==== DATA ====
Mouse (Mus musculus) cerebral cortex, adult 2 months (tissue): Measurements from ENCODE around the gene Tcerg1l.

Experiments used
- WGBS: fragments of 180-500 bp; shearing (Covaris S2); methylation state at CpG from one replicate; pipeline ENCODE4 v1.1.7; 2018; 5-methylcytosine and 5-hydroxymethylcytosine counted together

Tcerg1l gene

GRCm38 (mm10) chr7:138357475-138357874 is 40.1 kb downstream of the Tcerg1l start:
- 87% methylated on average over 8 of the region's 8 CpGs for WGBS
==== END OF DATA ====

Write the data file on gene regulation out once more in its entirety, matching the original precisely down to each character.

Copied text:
Mouse (Mus musculus) cerebral cortex, adult 2 months (tissue): Measurements from ENCODE around the gene Tcerg1l.

Experiments used
- WGBS: fragments of 180-500 bp; shearing (Covaris S2); methylation state at CpG from one replicate; pipeline ENCODE4 v1.1.7; 2018; 5-methylcytosine and 5-hydroxymethylcytosine counted together

Tcerg1l gene

GRCm38 (mm10) chr7:138357475-138357874 is 40.1 kb downstream of the Tcerg1l start:
- 87% methylated on average over 8 of the region's 8 CpGs for WGBS